Lehrer interviews Amtrak
president David Gunn, who took over the troubled rail service over
a month ago.
NewsHour report on the financial
troubles of Amtrak.
Trains Might Stop
Whether you take
a plane, car, or train this summer, the U.S. government is spending
billions of dollars to make your trip safer and easier.
But Amtrak is having its worst money problems ever and its new president has threatened to shut down all trains in July if $200 million in emergency funding does not arrive soon.
Trains are a large part of American culture. Many people see the slow pace of a train as the best form of travel because you can see parts of America you can't see from the air or the highways.
And now that might change if a solution isn't found to Amtrak's troubles. So how did the nation's railroad end up in such trouble and what might happen to it?
Almost out of money
Amtrak in 1971 to manage all railroad services for passengers in the
U.S. It has grown into a large enterprise that employs 24,000 people
and runs 265 trains every day.
Although it receives millions from the government and from ticket sales, Amtrak's costs are more than the money it brings in. Some services, like its cross-country trains, tend to lose more money than they make.
The company tried to cut costs in recent years but last year, the company lost $1.1 billion, bringing Amtrak's debt total to almost four billion dollars.
To keep the company from going bankrupt and stopping service, the government provides Amtrak with money, called subsidies, each year.
Back in 1997, some members of Congress believed Amtrak could eventually operate without receiving any money, and passed the Amtrak Reform and Accountability Act giving the company five years to prove it could run without financial help from the government.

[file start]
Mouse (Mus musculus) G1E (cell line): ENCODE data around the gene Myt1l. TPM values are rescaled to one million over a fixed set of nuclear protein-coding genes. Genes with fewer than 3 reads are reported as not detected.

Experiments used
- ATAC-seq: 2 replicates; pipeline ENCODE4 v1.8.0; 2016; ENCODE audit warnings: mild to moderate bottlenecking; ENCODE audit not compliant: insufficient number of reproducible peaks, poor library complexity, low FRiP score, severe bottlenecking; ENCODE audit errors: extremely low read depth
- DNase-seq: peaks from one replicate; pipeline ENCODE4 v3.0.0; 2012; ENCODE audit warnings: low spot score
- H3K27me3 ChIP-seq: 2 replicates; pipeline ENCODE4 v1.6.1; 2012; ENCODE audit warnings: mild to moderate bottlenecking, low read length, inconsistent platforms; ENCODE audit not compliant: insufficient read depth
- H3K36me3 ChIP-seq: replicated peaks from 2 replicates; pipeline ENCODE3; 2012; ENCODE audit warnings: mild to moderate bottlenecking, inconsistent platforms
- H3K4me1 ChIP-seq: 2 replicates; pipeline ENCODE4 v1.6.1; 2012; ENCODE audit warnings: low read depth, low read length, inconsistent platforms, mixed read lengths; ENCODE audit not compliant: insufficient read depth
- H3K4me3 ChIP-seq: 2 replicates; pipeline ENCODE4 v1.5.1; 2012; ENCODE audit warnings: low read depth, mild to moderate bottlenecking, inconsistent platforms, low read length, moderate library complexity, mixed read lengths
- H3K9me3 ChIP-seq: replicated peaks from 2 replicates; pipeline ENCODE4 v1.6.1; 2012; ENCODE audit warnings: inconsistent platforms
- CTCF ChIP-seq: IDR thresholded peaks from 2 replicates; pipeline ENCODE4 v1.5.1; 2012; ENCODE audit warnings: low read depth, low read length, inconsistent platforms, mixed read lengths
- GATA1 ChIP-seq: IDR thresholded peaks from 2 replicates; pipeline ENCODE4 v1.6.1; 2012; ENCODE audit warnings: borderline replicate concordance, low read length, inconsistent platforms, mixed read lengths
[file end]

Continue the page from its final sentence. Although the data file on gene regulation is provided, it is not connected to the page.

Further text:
However, new Amtrak president David Gunn says it looks unlikely the company will be able to survive the summer without more money, let alone stand on its own by December 2002. So now Congress and Gunn need to come to some kind of agreement.
Since Amtrak does not provide train service in every state, some think it would be better to just let Amtrak go bankrupt and break it up into smaller, easier-to-manage companies.
However, there is fear that breaking up Amtrak could cause a repeat of Britain's rail problems. In the mid-1990s, England let more than a dozen private companies run their national train system and the switch caused numerous problems including broken trains, service delays, and accidents.
Others agree with David Gunn, who told the NewsHour with Jim Lehrer that government has a role to provide a national transportation system allowing citizens to get from place to place.
The Secretary of Transportation, Norman Mineta, told the U.S. Chamber of Commerce yesterday that states should pay more for Amtrak service and that some routes should be sold to other train companies. Most Democrats and Republicans in Congress had a negative response to the plan.
The question for Amtrak is how much help should the government provide. That question is what Congress has to settle before the new federal government budget is announced this fall.
-- By Samara Aberman, NewsHour Extra
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